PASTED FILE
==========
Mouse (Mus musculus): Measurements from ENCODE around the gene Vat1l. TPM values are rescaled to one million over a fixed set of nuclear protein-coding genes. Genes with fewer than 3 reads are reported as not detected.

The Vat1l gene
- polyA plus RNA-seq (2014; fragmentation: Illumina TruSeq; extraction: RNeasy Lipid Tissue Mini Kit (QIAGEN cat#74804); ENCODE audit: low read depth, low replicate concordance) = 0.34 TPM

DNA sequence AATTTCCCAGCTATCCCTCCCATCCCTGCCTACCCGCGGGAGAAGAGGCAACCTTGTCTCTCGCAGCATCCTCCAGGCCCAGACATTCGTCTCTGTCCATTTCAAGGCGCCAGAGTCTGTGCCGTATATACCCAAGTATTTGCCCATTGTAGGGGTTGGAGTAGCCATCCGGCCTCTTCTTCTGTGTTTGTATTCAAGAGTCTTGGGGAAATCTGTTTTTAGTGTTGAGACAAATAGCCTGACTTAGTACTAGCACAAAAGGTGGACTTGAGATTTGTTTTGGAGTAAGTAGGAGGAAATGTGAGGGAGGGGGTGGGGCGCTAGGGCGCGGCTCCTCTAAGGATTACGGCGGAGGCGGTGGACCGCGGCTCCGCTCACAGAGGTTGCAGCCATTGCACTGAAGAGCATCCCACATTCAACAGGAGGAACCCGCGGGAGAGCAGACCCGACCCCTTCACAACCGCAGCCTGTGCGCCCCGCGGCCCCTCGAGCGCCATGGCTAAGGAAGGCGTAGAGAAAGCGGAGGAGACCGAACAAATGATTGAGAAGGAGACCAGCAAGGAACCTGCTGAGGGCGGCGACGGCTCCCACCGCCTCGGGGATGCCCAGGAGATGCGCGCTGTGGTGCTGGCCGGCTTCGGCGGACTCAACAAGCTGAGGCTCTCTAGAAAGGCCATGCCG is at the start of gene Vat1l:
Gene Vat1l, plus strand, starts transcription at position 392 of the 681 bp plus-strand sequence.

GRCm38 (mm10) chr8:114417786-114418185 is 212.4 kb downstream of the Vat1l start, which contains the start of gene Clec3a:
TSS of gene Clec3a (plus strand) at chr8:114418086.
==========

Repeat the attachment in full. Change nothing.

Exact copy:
Mouse (Mus musculus): Measurements from ENCODE around the gene Vat1l. TPM values are rescaled to one million over a fixed set of nuclear protein-coding genes. Genes with fewer than 3 reads are reported as not detected.

The Vat1l gene
- polyA plus RNA-seq (2014; fragmentation: Illumina TruSeq; extraction: RNeasy Lipid Tissue Mini Kit (QIAGEN cat#74804); ENCODE audit: low read depth, low replicate concordance) = 0.34 TPM

DNA sequence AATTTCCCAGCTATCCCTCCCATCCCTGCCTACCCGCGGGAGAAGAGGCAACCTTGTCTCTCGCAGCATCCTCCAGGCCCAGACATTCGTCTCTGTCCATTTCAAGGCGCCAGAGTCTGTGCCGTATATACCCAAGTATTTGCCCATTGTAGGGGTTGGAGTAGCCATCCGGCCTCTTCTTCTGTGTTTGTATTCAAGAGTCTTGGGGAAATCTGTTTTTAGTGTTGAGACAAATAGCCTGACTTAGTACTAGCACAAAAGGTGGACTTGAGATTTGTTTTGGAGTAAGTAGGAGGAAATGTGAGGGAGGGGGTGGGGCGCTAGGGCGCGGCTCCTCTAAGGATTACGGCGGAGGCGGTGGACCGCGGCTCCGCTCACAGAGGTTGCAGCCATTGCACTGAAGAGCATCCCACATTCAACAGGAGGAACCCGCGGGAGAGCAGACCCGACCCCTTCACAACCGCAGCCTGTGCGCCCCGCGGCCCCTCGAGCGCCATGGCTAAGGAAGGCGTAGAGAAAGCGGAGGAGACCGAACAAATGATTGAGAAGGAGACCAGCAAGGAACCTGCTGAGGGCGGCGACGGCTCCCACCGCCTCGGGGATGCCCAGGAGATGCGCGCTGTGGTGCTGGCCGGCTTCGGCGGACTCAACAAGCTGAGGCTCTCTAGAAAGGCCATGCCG is at the start of gene Vat1l:
Gene Vat1l, plus strand, starts transcription at position 392 of the 681 bp plus-strand sequence.

GRCm38 (mm10) chr8:114417786-114418185 is 212.4 kb downstream of the Vat1l start, which contains the start of gene Clec3a:
TSS of gene Clec3a (plus strand) at chr8:114418086.